When I bought an antique swivel chair with tapered, reeded legs, last winter, the seat springs had come untied and the leather was split.
Instead of going directly to an upholsterer, I tried to act the responsible collector by first querying museum curators and then visiting shops that conserve and restore furniture. These consultations supported my conclusion that the chair was structurally sound, and needed only upholstery work.
One of the conservation experts I consulted, Walter Raynes, of Dickeyville, summed up the problem of dealing with antique furniture: Collectors and conservators, he says, often face a dilemma, whether to view an object as the sum total of its history or only as its maker's original intent.
Since the chair was purchased not only for its historical and aesthetic aspects but also for usefulness as office furniture, the next step was to find a sensitive upholsterer.
My search was based on the assumption that the seller of the chair was right when he said the chair was American, probably Bostonian, made in the first quarter of the 19th century. Over the years, I believed the chair had been changed in the following ways: It had lost the wooden screw mechanism that raised and lowered the seat; springs had been added to the seat; and it had been refinished.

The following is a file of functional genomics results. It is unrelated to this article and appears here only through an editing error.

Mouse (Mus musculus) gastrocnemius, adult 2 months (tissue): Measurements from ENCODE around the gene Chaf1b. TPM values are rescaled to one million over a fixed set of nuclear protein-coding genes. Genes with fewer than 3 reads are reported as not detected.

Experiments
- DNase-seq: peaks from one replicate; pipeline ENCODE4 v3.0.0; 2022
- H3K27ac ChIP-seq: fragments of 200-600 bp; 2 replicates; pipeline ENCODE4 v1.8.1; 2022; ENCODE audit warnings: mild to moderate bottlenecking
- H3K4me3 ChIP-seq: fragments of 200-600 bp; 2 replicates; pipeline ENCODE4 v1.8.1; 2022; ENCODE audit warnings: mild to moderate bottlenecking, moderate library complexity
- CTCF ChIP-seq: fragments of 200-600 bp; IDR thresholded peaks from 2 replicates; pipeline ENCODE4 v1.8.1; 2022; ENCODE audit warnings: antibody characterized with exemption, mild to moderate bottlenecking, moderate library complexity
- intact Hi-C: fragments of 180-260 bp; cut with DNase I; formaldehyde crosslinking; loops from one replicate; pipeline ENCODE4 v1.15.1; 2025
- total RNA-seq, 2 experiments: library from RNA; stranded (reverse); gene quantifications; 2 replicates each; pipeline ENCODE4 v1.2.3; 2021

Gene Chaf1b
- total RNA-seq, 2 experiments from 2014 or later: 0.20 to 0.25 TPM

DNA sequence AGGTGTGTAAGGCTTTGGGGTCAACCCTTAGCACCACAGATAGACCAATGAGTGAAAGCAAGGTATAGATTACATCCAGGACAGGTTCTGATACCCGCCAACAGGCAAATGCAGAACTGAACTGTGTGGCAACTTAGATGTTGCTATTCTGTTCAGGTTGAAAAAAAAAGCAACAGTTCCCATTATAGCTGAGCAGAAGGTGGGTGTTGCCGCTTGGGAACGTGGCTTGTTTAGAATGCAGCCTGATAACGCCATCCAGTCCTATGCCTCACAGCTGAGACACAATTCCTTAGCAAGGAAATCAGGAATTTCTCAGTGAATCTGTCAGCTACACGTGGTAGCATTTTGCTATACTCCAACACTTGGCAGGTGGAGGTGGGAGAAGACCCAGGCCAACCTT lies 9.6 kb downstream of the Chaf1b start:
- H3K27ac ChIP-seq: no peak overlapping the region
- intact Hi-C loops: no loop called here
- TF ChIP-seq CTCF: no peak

Pre-1830 upholstered furniture didn't have springs. The lean look was in. Seats were hard. The cushy, overstuffed look wouldn't arrive in force until mid-century.
As Jennifer Goldsborough, chief curator at the Maryland Historical Society, says, early in the 1800s people dressed differently from today -- especially women with their corsets. The cut of their clothing conformed to their ideals of posture. They sat more erect than we do today.
Therefore their furniture didn't need a lot of stuffing. Seating wasn't designed for curling up with a good book. Moreoever, early 19th century chairs and sofas look dumpy when their taut lines are hidden under mounds of padding and springs.
So consider me a purist. Ms. Goldsborough is more practical. She says, "What I expect in my home and will live with is very different from what we expect in a museum." People today would not find period upholstery practices comfortable or attractive, she believes.